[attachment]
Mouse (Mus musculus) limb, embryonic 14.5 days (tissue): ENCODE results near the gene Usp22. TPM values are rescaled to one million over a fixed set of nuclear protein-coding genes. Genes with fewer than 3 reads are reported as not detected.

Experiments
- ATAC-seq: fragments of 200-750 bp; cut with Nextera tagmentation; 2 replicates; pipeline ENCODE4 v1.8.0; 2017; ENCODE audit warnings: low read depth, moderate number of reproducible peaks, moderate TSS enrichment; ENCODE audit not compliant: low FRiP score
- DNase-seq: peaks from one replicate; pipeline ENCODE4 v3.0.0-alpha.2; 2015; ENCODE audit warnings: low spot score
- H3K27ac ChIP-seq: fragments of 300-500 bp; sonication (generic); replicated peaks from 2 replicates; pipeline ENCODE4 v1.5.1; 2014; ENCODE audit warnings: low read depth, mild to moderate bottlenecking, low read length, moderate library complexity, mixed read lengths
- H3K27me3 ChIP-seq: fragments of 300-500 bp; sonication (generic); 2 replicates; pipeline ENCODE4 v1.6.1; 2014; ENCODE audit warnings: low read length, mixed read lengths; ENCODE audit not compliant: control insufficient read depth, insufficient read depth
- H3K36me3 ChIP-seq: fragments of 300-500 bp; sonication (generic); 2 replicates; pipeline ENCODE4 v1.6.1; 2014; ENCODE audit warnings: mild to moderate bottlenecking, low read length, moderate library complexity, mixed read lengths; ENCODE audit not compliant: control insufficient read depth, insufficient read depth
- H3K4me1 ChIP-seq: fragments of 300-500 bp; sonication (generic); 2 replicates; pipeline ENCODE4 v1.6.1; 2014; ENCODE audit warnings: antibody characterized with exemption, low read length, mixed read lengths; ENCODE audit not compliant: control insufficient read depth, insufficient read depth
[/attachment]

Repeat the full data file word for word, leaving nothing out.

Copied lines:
Mouse (Mus musculus) limb, embryonic 14.5 days (tissue): ENCODE results near the gene Usp22. TPM values are rescaled to one million over a fixed set of nuclear protein-coding genes. Genes with fewer than 3 reads are reported as not detected.

Experiments
- ATAC-seq: fragments of 200-750 bp; cut with Nextera tagmentation; 2 replicates; pipeline ENCODE4 v1.8.0; 2017; ENCODE audit warnings: low read depth, moderate number of reproducible peaks, moderate TSS enrichment; ENCODE audit not compliant: low FRiP score
- DNase-seq: peaks from one replicate; pipeline ENCODE4 v3.0.0-alpha.2; 2015; ENCODE audit warnings: low spot score
- H3K27ac ChIP-seq: fragments of 300-500 bp; sonication (generic); replicated peaks from 2 replicates; pipeline ENCODE4 v1.5.1; 2014; ENCODE audit warnings: low read depth, mild to moderate bottlenecking, low read length, moderate library complexity, mixed read lengths
- H3K27me3 ChIP-seq: fragments of 300-500 bp; sonication (generic); 2 replicates; pipeline ENCODE4 v1.6.1; 2014; ENCODE audit warnings: low read length, mixed read lengths; ENCODE audit not compliant: control insufficient read depth, insufficient read depth
- H3K36me3 ChIP-seq: fragments of 300-500 bp; sonication (generic); 2 replicates; pipeline ENCODE4 v1.6.1; 2014; ENCODE audit warnings: mild to moderate bottlenecking, low read length, moderate library complexity, mixed read lengths; ENCODE audit not compliant: control insufficient read depth, insufficient read depth
- H3K4me1 ChIP-seq: fragments of 300-500 bp; sonication (generic); 2 replicates; pipeline ENCODE4 v1.6.1; 2014; ENCODE audit warnings: antibody characterized with exemption, low read length, mixed read lengths; ENCODE audit not compliant: control insufficient read depth, insufficient read depth